This content is not available in your region

Jobseekers abandon slumping Irish economy

Jobseekers abandon slumping Irish economy
Text size Aa Aa

The Celtic Tiger’s roar has shrunk to a mere meow as Ireland plunges deeper into recession.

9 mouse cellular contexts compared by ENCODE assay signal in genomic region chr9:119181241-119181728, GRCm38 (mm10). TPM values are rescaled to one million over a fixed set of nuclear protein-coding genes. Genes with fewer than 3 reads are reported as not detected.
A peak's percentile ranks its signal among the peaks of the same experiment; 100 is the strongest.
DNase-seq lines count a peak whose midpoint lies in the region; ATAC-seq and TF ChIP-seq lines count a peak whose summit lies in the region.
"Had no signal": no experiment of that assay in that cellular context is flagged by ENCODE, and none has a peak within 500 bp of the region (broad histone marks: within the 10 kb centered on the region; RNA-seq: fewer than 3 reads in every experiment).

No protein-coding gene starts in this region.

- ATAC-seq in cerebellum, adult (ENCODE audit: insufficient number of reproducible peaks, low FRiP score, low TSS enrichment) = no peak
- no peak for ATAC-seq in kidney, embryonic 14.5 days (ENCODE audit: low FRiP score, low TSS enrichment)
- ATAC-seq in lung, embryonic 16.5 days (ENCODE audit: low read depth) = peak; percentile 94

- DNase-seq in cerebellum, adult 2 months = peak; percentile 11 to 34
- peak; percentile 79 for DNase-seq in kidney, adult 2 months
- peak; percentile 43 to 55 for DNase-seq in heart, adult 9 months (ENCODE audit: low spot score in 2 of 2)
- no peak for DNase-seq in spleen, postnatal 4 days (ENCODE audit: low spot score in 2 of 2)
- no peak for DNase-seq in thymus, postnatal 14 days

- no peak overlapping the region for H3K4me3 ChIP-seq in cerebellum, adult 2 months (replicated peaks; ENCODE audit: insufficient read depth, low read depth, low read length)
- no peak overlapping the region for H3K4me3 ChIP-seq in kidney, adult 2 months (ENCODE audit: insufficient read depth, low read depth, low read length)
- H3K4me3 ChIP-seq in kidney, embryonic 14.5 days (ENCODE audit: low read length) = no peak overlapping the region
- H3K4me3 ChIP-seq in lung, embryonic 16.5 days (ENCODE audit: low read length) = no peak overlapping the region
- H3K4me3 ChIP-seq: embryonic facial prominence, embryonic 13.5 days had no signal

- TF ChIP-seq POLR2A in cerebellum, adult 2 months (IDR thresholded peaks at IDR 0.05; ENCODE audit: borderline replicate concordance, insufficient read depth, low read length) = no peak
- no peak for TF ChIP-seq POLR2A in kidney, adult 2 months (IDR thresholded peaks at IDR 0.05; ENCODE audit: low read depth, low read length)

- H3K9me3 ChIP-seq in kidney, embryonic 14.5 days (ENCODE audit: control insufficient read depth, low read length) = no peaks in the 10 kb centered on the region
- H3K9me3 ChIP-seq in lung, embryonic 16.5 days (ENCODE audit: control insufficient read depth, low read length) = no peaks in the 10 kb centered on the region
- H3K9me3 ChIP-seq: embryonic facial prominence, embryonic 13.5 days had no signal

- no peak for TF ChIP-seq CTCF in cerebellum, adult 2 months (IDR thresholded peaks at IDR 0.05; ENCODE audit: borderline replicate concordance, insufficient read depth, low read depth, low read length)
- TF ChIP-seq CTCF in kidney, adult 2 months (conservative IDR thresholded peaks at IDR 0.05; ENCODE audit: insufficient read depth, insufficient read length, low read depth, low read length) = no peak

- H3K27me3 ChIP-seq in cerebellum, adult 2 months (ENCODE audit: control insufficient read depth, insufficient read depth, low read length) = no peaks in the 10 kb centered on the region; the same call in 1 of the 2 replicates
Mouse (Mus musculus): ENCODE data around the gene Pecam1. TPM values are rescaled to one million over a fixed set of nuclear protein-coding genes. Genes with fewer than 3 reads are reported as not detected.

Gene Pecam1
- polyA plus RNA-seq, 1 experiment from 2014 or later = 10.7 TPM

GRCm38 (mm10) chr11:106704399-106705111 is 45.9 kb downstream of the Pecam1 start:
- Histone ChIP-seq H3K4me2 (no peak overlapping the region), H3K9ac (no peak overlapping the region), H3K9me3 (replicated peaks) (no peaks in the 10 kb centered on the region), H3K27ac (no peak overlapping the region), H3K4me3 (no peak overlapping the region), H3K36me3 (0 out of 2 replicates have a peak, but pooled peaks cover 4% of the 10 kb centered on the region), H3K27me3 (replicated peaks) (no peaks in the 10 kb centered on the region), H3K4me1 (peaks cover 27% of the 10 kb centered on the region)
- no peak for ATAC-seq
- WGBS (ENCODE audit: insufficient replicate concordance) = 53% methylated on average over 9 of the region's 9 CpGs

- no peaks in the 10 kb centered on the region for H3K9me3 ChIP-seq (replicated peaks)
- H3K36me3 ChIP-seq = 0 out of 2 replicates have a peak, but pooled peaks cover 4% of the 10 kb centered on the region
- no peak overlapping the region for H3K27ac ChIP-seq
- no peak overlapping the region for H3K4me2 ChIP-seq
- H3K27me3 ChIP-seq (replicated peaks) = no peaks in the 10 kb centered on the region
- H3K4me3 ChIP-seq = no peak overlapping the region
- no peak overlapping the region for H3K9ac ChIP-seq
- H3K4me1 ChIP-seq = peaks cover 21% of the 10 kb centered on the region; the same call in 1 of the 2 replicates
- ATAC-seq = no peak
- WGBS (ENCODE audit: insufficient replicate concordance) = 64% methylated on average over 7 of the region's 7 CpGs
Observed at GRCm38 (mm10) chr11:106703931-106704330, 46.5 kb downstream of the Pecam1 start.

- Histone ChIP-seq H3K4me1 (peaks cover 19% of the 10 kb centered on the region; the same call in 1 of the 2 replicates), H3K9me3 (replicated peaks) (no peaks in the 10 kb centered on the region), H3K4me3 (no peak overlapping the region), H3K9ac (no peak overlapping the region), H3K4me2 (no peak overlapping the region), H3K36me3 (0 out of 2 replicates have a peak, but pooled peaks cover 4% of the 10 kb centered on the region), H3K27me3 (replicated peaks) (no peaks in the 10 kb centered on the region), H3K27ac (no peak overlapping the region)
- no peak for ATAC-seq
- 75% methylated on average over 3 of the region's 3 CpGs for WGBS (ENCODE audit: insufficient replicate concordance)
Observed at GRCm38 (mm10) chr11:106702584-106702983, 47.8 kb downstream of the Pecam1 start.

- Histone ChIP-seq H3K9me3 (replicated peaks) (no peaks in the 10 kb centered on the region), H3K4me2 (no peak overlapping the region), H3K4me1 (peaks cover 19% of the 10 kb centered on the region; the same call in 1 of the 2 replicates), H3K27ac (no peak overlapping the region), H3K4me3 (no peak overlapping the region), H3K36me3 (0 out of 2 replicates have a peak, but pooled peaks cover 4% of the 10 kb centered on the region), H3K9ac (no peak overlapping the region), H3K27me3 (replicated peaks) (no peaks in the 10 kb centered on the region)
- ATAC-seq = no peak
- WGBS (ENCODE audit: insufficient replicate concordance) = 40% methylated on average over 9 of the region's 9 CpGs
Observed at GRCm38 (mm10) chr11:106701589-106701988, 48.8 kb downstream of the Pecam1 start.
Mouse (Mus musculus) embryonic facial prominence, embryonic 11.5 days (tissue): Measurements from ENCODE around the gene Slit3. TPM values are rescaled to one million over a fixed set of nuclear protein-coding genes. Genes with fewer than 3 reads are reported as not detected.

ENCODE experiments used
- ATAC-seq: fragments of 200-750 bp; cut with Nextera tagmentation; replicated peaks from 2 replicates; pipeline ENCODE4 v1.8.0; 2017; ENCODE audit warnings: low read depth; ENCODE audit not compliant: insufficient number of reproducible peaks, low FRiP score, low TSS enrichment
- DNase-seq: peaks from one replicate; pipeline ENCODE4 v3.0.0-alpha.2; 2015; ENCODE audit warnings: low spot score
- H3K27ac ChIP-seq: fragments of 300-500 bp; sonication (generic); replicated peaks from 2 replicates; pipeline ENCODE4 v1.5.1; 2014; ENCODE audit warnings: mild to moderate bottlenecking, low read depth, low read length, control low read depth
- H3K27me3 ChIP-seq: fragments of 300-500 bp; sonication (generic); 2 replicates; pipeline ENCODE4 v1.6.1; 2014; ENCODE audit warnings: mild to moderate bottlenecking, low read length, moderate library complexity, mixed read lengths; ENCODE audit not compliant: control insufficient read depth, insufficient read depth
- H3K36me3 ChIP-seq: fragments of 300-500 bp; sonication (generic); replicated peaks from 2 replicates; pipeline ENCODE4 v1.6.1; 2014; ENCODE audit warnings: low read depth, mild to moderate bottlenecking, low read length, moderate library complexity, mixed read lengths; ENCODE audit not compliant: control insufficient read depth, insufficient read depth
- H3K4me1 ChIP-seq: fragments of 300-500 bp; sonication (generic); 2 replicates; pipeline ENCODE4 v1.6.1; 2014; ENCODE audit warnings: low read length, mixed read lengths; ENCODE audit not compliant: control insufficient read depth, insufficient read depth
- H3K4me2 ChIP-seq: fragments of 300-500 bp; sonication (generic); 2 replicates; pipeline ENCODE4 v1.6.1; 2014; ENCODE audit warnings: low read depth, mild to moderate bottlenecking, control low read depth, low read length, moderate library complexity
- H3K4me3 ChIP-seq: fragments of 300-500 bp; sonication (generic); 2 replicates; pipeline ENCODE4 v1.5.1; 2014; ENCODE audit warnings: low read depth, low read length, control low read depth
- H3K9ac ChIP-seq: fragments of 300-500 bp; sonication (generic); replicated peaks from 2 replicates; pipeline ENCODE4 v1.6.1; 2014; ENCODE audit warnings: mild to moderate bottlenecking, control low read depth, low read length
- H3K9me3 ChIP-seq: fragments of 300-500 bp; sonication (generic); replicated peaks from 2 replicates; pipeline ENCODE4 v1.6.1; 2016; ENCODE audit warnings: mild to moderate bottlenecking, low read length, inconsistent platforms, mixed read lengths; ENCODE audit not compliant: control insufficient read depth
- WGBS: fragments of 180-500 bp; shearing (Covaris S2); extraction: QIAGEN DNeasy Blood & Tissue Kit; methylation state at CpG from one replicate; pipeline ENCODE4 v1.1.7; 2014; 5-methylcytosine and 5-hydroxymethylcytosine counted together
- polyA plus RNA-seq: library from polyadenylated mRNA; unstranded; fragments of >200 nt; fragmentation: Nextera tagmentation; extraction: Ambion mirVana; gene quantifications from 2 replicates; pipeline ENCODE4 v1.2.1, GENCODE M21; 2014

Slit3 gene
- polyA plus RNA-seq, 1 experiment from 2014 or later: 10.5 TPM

GDP figures for the final quarter of last year show the economy shrank 7.5 percent from a year earlier giving Ireland the worst full-year performance on record. That has driven up attendance at events like this week’s overseas jobs fairs in Dublin and Cork where countries such as Australia, Canada and New Zealand were looking to attracted skilled workers: As one fair visitor said: “I’m a qualified mechanic, so, the way things are going here right now, who knows, in the next couple of months I may be without a job.” Another, who was there with his family to check out overseas opportunities, said: “We looking to go to probably Ontario in Canada. The reason is that work has died down a little bit. We’re looking for a change, we’re looking for a better life for our baby Liam and hopefully it would be better in Canada than it would be here.” With the Dublin government forecasting GDP will contract by 6.5 percent this year, countries like Australia are hoping to cherry-pick the skills they need. : Liz O’Hagen, is an Australian government Migration Agent: “Each state in Australia has their own skill shortage list and that (list) will have a number of occupations on it. For example, Western Australia is still actively looking for bricklayers, plasterers, engineers and IT professionals. There is a broad range of occupations on that.” With Irish unemployment at a 12-year high of 10.4 percent, attendees at the jobs fairs included citizens from other European countries who had moved to Ireland for work in the past but who now need to move on.